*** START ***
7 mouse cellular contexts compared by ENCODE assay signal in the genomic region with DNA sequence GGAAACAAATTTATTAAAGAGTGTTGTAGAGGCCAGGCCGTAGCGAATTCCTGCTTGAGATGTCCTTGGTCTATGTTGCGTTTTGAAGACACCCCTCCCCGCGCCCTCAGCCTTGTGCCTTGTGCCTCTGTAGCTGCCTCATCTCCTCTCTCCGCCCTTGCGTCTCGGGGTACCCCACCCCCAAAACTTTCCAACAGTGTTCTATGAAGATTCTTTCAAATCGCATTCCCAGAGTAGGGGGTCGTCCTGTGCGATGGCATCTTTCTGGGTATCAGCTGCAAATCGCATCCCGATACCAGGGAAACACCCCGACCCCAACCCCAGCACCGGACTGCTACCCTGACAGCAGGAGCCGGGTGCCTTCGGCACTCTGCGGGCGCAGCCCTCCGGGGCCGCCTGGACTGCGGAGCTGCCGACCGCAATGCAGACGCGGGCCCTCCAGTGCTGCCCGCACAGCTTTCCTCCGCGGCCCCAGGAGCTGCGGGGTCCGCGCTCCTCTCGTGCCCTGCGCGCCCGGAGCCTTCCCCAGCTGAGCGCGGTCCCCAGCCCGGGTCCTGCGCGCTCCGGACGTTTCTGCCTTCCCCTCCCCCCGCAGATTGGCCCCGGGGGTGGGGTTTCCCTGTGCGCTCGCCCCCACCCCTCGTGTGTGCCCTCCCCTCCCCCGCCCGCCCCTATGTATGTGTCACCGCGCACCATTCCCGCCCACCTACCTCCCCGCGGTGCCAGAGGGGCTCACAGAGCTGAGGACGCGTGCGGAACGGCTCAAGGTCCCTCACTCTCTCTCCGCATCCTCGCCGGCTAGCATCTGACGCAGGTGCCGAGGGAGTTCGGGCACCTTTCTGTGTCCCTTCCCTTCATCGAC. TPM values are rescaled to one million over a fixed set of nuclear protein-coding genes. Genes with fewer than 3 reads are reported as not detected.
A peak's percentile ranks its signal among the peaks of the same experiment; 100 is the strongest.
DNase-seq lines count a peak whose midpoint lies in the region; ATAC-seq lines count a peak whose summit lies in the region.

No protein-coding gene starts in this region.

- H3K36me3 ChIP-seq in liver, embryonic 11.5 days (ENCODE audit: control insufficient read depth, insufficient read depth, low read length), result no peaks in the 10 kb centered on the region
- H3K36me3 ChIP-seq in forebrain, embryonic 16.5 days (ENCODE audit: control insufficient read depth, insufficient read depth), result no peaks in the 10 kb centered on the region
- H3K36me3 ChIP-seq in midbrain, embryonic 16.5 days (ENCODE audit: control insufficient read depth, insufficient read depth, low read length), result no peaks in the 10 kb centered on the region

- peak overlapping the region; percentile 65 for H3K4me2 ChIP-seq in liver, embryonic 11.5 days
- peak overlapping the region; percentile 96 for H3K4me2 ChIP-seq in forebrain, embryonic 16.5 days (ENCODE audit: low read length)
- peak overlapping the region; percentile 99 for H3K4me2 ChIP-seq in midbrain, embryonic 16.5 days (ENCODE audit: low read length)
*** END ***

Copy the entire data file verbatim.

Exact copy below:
7 mouse cellular contexts compared by ENCODE assay signal in the genomic region with DNA sequence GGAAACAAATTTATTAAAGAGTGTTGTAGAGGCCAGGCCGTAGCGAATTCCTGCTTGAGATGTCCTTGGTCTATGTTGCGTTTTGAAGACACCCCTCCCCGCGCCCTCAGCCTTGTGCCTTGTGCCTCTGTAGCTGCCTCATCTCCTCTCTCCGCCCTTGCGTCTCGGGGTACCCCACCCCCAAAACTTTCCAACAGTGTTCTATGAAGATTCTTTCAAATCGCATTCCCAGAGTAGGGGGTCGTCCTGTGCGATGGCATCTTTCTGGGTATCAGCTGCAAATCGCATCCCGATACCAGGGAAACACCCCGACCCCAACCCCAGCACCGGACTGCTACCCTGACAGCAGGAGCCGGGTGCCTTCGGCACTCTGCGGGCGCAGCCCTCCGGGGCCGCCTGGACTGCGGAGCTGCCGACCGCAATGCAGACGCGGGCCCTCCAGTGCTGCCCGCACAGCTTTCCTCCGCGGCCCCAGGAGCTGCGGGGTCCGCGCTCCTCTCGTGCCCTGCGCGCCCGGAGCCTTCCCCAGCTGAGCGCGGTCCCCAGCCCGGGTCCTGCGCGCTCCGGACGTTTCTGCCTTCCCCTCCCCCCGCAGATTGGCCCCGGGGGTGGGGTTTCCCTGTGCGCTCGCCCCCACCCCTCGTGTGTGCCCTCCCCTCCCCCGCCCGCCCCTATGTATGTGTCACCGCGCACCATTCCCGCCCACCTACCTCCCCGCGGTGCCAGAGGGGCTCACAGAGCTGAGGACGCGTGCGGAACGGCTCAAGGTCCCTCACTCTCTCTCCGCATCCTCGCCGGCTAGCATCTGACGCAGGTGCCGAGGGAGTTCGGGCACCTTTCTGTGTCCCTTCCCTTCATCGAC. TPM values are rescaled to one million over a fixed set of nuclear protein-coding genes. Genes with fewer than 3 reads are reported as not detected.
A peak's percentile ranks its signal among the peaks of the same experiment; 100 is the strongest.
DNase-seq lines count a peak whose midpoint lies in the region; ATAC-seq lines count a peak whose summit lies in the region.

No protein-coding gene starts in this region.

- H3K36me3 ChIP-seq in liver, embryonic 11.5 days (ENCODE audit: control insufficient read depth, insufficient read depth, low read length), result no peaks in the 10 kb centered on the region
- H3K36me3 ChIP-seq in forebrain, embryonic 16.5 days (ENCODE audit: control insufficient read depth, insufficient read depth), result no peaks in the 10 kb centered on the region
- H3K36me3 ChIP-seq in midbrain, embryonic 16.5 days (ENCODE audit: control insufficient read depth, insufficient read depth, low read length), result no peaks in the 10 kb centered on the region

- peak overlapping the region; percentile 65 for H3K4me2 ChIP-seq in liver, embryonic 11.5 days
- peak overlapping the region; percentile 96 for H3K4me2 ChIP-seq in forebrain, embryonic 16.5 days (ENCODE audit: low read length)
- peak overlapping the region; percentile 99 for H3K4me2 ChIP-seq in midbrain, embryonic 16.5 days (ENCODE audit: low read length)